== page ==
2. He’s an author. Once I discovered that, I bought two of his books, one I’ve already started reading called Everything Is Connected: The Power of Music.

Ad now it’s time for the objective stats about today’s performance:

Bruckner’s Symphony No. 4 in E Flat Major (WAB 104), composed 1873-1874
Daniel Barenboim conducts
Barenboim used the “1878/1880 version,” according to the liner notes
Staatskapelle Berlin plays
The symphony clocks in at 63:53
This was recorded in Berlin, Germany, in June of 2010
Barenboim was 68 when he conducted it
Bruckner was 50 when he finished composing it (the first time)
This recording was released on the Peral Music label (licensed to Deutsche Grammophon)

Bruckner wrote his symphonies in four movements. The time breakdown of this one (Symphony No. 4 in E Flat Major), from this particular conductor (Barenboim) and this particular orchestra (Staatskapelle Berlin) is as follows:

I. Bewegt, nicht zu schnell……………………………………………………………………17:37
II. Andante, quasi allegretto…………………………………………………………………14:52
III. Scherzo. Bewegt (With motion) – Trio: Nicht zu schnell (Not too fast)……………………………………………………………………………………………………….10:37
IV. Finale: Bewegt, doch nicht zu schnell (With motion, but not too fast)……………………………………………………………………………………………………….20:47

Total running time: 63:53

Okay. Now, here are the subjective aspects:

My Rating:
Recording quality: 4
Overall musicianship: 5
CD liner notes: 3 (very thin booklet with a sparse essay about Bruckner, the orchestra, and Barenboim translated into English, German, and French)
How does this make me feel: 5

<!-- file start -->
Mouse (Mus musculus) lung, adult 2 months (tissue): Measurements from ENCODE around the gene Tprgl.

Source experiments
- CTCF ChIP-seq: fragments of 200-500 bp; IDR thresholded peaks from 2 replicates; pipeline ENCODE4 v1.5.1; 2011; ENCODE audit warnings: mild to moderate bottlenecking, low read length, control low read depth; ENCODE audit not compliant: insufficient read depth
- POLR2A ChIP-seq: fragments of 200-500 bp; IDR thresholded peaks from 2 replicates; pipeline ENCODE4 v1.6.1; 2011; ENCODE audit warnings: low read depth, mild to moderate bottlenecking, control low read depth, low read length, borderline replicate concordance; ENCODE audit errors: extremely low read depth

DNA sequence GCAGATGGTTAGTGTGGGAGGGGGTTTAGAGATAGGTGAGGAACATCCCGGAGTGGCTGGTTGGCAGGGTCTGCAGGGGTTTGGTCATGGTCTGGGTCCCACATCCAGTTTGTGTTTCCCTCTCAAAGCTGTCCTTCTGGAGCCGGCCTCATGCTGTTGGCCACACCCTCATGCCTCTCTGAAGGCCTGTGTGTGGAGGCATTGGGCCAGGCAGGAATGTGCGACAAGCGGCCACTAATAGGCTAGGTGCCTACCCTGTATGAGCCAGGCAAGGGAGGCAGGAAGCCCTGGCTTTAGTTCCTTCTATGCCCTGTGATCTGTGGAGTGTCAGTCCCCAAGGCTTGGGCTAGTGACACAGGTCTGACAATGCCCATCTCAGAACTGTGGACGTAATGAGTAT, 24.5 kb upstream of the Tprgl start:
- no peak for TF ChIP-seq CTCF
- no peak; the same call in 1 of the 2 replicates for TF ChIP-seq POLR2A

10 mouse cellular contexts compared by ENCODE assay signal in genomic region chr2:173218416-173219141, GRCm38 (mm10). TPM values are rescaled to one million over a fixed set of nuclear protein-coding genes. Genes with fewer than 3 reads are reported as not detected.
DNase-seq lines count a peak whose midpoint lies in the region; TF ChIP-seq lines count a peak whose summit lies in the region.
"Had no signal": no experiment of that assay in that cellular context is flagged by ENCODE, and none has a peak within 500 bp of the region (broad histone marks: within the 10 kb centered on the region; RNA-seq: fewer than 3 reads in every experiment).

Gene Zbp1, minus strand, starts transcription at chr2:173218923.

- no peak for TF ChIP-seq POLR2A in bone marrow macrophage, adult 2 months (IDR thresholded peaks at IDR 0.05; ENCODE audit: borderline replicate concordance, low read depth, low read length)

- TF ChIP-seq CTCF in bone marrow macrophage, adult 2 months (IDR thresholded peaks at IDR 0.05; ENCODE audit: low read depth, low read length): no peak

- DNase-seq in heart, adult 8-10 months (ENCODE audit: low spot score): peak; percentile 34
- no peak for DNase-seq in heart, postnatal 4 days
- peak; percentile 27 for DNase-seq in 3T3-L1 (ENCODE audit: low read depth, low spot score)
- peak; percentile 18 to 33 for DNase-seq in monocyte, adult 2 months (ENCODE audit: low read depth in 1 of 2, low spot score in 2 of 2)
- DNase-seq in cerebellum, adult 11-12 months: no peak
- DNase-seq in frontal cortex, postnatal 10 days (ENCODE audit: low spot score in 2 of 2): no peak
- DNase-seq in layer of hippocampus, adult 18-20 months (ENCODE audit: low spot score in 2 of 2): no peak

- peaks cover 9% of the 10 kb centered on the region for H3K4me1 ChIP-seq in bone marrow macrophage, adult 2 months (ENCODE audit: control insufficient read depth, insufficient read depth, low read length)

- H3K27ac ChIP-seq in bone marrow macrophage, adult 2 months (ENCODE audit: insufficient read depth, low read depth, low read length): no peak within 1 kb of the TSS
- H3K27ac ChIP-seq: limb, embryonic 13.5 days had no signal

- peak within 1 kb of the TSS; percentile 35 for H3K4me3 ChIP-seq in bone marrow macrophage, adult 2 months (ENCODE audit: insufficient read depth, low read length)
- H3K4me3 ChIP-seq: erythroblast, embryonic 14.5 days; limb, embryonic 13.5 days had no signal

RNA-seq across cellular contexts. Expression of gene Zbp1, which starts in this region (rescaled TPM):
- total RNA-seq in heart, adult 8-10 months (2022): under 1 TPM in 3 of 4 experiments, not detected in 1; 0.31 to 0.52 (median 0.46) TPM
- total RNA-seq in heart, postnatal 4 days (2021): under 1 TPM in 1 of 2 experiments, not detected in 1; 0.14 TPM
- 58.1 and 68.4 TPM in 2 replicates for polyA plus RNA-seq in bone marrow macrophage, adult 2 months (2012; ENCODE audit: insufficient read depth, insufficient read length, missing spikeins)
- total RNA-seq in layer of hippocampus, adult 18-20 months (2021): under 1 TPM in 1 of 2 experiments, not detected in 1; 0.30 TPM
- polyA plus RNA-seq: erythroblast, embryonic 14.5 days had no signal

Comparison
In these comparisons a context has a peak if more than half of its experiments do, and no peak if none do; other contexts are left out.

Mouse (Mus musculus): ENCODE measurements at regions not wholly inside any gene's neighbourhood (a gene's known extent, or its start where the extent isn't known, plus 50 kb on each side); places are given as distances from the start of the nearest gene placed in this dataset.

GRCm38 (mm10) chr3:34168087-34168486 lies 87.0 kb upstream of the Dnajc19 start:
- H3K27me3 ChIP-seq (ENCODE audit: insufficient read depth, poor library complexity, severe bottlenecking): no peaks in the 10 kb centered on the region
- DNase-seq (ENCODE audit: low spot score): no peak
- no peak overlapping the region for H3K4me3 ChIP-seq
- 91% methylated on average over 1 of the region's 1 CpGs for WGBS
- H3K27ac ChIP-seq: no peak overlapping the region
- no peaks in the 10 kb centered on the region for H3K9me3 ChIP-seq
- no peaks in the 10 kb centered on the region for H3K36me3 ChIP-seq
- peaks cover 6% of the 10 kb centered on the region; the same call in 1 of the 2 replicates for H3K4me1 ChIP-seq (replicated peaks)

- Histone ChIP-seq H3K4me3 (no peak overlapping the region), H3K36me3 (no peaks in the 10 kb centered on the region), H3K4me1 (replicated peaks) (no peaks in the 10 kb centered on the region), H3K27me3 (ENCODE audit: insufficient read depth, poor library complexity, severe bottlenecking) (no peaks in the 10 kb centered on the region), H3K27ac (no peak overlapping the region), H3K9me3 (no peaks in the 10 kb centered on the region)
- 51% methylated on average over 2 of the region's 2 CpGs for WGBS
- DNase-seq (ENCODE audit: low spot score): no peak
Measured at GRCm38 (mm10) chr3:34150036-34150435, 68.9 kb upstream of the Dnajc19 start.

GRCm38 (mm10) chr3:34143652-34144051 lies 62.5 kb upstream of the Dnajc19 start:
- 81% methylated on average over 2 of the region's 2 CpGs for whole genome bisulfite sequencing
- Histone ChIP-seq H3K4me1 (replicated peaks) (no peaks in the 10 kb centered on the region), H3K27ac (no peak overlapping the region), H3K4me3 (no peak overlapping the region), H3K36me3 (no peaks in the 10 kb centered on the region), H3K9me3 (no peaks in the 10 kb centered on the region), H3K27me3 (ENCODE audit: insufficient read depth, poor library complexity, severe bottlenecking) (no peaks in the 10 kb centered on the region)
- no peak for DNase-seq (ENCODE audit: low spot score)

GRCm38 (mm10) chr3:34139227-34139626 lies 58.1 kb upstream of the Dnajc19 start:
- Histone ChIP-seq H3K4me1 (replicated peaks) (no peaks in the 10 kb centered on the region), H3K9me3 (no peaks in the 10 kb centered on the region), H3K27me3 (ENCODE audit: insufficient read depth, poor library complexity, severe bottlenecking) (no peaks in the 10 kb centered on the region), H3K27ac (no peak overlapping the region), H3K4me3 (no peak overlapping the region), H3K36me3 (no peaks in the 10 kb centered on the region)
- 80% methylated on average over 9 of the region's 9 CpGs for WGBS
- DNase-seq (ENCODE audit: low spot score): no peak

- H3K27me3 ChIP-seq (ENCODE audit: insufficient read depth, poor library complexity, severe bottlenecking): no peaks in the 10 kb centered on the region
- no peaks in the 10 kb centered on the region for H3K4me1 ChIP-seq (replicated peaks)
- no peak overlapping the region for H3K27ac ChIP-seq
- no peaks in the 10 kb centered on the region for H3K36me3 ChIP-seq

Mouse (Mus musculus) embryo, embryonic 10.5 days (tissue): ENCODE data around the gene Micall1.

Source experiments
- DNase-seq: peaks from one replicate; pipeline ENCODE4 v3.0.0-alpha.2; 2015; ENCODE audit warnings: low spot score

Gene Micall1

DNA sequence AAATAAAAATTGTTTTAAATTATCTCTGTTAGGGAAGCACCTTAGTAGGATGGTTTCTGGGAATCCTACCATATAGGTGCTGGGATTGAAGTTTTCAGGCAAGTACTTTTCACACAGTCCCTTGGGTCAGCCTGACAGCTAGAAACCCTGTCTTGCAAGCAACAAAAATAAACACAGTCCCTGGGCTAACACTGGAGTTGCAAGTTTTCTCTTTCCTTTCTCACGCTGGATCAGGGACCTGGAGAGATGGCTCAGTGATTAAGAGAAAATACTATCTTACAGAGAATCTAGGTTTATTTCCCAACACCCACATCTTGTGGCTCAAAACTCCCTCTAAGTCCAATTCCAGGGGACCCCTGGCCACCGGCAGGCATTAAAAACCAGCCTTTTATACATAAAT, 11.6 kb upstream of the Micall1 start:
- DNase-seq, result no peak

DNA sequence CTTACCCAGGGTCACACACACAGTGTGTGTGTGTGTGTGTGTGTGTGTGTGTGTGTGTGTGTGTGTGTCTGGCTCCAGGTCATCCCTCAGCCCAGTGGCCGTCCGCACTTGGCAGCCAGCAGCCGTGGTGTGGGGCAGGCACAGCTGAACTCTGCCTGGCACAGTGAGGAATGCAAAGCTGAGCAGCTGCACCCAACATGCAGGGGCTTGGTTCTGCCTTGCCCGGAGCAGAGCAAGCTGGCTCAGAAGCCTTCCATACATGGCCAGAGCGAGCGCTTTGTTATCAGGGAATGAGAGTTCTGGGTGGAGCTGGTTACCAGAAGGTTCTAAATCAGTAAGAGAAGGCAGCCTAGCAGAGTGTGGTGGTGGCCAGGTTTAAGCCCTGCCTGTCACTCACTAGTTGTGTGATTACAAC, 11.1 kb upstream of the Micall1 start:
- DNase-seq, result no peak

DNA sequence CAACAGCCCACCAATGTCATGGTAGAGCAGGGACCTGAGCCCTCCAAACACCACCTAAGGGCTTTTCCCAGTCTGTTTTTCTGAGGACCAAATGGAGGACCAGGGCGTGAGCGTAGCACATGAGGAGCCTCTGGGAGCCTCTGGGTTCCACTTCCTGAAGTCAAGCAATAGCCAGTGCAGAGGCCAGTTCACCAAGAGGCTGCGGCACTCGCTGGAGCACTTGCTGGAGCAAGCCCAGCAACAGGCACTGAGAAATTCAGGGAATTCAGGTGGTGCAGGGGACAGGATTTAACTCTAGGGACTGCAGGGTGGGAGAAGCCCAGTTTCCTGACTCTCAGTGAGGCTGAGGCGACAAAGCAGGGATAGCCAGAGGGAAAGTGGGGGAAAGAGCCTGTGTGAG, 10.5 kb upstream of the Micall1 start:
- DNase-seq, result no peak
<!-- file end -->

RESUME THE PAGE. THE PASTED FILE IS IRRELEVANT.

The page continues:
The horns at the beginning of the first movement are recorded very loudly. So they stand out, which I like.

This entire performance is recorded loudly, actually. I can hear every rustle of a chair, every instrument. Every cough or sniff. Every movement of a music stand. The pizzicato starting around the 9:20 mark in the Andante is about as crystal clear as any I’ve ever heard.

The word that describes this recording is sprightly. It’s nimble. Powerful. But quick.

Like a ninja.

When I first heard this, I wasn’t as gripped by it as I was Barenboim’s previous performance (Day 17). It has a different vibe to it, different entirely. The instruments are (as I mentioned) louder. But there’s something else about it that sounds different. Hmm. What is it?

There’s a spaciousness between the instruments.

That’s it. Space.

Some of them (like the low thrum-thrum-thrum) of the strings near the end of the Andante) seem to stand out more than they did in previous recordings.

But the spaciousness allows each one to be clearly heard.

It’s this very clear quality – with the space between the instruments – that makes this performance special. (Aside from the brilliance of the subject matter, of course). In this interpretation, the Andante became my second favorite movement, after the first. I think the Andante beats the Scherzo, even the Scherzo to Bruckner’s Fourth sounds like a fox hunt in merry olde England.

Highly recommended.

In fact, this warrants a big “Huzzah!” from me.

The DG label kind of skimped out with this box set, though. Put no time or effort into the liner notes. They’re barely here – about, in fact, with the liner notes in the Simone Young box set.

Recordings this good deserve better.